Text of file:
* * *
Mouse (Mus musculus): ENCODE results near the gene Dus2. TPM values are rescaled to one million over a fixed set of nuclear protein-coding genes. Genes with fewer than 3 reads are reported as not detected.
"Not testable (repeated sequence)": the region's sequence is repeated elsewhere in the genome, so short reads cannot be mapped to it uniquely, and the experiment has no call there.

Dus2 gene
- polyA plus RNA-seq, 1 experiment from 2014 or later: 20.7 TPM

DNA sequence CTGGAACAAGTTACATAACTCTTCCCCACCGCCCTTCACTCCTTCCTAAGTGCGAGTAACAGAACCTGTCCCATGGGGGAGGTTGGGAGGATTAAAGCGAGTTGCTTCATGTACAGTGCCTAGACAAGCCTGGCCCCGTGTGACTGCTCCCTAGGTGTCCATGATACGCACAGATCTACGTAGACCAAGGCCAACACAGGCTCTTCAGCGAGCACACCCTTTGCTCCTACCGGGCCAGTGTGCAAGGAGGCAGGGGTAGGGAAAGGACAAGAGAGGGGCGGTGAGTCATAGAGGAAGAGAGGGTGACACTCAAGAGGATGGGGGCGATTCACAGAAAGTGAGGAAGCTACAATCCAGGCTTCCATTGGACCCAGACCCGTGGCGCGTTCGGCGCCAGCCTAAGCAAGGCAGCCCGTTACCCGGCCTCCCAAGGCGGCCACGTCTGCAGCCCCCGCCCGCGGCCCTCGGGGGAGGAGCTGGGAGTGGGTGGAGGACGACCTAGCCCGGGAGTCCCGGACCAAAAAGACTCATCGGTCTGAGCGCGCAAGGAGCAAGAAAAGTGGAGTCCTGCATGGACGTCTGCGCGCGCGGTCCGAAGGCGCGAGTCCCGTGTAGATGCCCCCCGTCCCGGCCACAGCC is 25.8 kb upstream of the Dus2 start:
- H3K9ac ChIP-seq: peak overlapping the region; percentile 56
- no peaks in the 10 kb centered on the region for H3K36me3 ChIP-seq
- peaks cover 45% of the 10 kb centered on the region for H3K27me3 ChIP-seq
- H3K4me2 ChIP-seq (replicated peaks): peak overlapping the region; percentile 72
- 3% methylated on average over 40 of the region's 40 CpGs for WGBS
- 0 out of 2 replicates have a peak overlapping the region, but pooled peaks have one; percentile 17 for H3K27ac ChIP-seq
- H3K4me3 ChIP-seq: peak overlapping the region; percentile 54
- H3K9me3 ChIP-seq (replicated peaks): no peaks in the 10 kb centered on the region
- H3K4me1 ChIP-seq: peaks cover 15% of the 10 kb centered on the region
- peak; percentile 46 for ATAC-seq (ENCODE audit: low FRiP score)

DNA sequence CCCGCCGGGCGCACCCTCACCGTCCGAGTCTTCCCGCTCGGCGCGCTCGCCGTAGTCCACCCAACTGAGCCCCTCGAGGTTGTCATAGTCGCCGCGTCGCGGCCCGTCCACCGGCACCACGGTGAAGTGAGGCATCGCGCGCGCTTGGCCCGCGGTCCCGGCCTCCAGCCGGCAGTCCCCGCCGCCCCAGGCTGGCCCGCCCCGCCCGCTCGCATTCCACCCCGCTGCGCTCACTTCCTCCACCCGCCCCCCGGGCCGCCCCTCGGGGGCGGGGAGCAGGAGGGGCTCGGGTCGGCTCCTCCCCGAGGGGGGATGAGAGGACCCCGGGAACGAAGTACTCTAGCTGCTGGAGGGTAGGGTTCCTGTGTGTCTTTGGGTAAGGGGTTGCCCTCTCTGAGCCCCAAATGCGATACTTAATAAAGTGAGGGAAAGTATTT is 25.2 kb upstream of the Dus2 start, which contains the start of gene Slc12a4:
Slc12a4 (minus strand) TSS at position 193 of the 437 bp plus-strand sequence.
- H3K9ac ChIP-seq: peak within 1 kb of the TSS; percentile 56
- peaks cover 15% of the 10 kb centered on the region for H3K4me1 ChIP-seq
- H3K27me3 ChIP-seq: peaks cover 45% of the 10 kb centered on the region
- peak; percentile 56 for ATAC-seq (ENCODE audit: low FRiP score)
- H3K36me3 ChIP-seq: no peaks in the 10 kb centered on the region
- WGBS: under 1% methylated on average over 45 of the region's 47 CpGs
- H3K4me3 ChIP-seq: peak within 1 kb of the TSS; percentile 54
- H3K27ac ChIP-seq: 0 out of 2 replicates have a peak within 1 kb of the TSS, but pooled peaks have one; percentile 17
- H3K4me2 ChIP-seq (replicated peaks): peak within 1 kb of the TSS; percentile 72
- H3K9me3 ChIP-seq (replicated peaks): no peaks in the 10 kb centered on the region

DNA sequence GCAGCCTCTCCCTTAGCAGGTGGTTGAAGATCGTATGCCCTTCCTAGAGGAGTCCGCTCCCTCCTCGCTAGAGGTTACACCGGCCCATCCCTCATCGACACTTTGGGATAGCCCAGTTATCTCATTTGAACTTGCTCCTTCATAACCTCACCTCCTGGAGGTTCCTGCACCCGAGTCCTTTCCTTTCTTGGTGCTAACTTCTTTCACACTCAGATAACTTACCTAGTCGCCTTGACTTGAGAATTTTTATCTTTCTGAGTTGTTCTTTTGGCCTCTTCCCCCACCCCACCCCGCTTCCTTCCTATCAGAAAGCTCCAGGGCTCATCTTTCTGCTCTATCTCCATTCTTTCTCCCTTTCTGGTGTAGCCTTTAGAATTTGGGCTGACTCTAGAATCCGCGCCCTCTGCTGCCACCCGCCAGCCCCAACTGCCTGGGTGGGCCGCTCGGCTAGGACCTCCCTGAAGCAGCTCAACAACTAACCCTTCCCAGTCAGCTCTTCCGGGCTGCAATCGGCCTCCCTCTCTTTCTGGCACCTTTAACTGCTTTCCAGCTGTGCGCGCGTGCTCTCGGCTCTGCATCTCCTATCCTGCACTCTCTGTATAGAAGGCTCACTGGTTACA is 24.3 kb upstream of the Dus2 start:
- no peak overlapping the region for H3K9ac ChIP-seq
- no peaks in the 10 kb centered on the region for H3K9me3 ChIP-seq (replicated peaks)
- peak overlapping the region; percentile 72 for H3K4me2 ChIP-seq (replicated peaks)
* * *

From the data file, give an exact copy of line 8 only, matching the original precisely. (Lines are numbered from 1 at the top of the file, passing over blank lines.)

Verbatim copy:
- peaks cover 45% of the 10 kb centered on the region for H3K27me3 ChIP-seq